DRC launches Tech Policy Task Force

By Catie George, Manager, Communications & Storytelling

At the beginning of this year, the Dallas Regional Chamber (DRC) formed the Tech Policy Task Force in response to the vital role Dallas-Fort Worth (DFW) high-tech companies play in the economy and the need for their voice to be heard in Austin and Washington, D.C.

“We also know that technology policy is exploding because of new industries like artificial intelligence, the need for more data centers, and increased energy capacity, which we will be proactive about and influence throughout the next several years,” said Matt Garcia, Senior Vice President of Public Policy at the DRC, in a recent blog.

The Tech Policy Task Force addresses the rising challenges and concerns in this space after the DRC and its members noted legislators’ increasing interest in artificial intelligence (AI), mobility, data privacy, and cybersecurity during the last legislative session.

“The DRC has always had the ability to convene thought leaders and experts in the technology space. Their advocacy is nonbiased, member-driven, and always mindful of how technology can make an impact locally and beyond,” said Michelle Miller, Market President at Verizon and Chair of the Tech Policy Task Force. “Dallas continues to be a hub of innovation with technology at the core. This enables the DRC to have experts across multiple industries offer input on how to leverage technological advancements for the greater good of the region and across the world.”

The task force’s first meeting was in February, during which members received insight into existing regulations and discussed local, state, and federal policy issues.

During the meeting, Representative Giovanni Capriglione, Chairman of the Innovation & Technology Caucus in the Texas Legislature, noted that he requested information for upcoming AI legislation to be considered in the 89th Session of the Texas Legislature.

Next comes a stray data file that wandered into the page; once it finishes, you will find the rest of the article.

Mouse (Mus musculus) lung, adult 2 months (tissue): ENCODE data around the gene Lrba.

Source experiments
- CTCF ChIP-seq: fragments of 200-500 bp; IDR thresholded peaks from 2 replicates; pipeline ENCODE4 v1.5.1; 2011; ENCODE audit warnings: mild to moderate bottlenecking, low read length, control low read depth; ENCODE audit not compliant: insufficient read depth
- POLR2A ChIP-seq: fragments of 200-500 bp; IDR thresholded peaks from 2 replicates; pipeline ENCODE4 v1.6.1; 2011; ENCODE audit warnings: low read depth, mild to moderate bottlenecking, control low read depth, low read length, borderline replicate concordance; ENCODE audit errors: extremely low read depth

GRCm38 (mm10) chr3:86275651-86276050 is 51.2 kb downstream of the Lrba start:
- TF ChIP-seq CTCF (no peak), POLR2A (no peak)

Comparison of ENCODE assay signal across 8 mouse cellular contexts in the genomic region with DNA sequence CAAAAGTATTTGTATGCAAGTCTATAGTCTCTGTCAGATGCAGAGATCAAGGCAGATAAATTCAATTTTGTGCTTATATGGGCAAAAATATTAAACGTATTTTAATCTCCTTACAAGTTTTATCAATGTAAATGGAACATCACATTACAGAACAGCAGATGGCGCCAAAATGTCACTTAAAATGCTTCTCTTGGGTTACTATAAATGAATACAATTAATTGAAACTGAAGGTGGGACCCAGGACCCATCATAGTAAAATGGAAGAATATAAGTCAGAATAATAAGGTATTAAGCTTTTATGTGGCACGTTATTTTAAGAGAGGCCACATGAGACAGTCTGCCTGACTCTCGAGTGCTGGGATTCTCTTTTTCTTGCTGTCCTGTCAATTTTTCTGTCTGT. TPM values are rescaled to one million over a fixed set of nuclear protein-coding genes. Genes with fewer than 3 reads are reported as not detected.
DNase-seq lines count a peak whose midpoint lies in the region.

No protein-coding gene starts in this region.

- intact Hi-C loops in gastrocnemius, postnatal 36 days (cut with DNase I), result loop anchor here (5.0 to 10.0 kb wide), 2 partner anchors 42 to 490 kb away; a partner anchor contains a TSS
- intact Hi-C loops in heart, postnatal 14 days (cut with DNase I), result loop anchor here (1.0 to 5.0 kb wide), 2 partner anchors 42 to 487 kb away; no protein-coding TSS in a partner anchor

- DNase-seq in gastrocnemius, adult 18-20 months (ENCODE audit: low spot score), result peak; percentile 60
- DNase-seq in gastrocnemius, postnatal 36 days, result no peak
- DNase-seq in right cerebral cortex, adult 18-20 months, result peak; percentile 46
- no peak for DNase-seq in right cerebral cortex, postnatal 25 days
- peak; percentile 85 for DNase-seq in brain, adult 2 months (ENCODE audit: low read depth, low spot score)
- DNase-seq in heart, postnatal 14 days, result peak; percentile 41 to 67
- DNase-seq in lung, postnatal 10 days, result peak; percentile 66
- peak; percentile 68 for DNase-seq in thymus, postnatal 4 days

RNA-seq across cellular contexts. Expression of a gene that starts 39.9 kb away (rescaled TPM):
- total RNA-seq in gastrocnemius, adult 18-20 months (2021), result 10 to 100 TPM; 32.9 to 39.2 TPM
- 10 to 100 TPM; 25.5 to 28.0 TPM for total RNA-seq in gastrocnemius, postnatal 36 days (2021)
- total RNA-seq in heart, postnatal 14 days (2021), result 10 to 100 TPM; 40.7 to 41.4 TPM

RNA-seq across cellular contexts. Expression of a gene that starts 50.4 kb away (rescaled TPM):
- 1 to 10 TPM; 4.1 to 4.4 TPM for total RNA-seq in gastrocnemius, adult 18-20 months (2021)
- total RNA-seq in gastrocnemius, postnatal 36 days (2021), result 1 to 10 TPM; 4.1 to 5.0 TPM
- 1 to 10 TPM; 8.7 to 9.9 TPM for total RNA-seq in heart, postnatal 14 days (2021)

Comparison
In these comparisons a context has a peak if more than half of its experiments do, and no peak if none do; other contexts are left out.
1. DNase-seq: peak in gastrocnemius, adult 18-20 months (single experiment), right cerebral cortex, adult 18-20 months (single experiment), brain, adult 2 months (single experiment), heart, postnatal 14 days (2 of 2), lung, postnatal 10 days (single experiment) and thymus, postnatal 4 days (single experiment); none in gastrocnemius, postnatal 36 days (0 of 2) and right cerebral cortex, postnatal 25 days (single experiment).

Following this charge, the DRC convened the Tech Policy Task Force members to draft comments in response to the request. The comments highlighted the efficiencies AI can yield and provided guidelines for a risk-based approach to legislation.

The comments also emphasized the importance of implementing state and local initiatives aimed at fostering partnerships in research and innovation to encourage further investment and innovation in the DFW area and throughout Texas. Such initiatives are integral to positioning the region and state as a premier center for AI innovation.

The task force will serve to educate about and advise the DRC’s policy positions that have a tech focus.

“Lack of understanding, especially around technology, can cause fear and stifle innovation. Removing ambiguity through education and advocacy allows for fruitful discussion, leading to further innovation and more rapid technological advancement,” said Miller. “Often, technological change can seem intimidating; thus, it is incumbent on the experts and thought leaders to articulate the benefits in a way that those less familiar can feel comfortable with.”

Task force members include experts and industry leaders from Verizon, Amazon, and other DRC member companies.

The next Tech Policy Task Force meeting will be on Wednesday, May 22. To inquire about joining this or other DRC task forces, email Cary Bailey, Director of Member Engagement, at cbailey@dallaschamber.org.

To learn more about the DRC’s work in Public Policy, visit our website.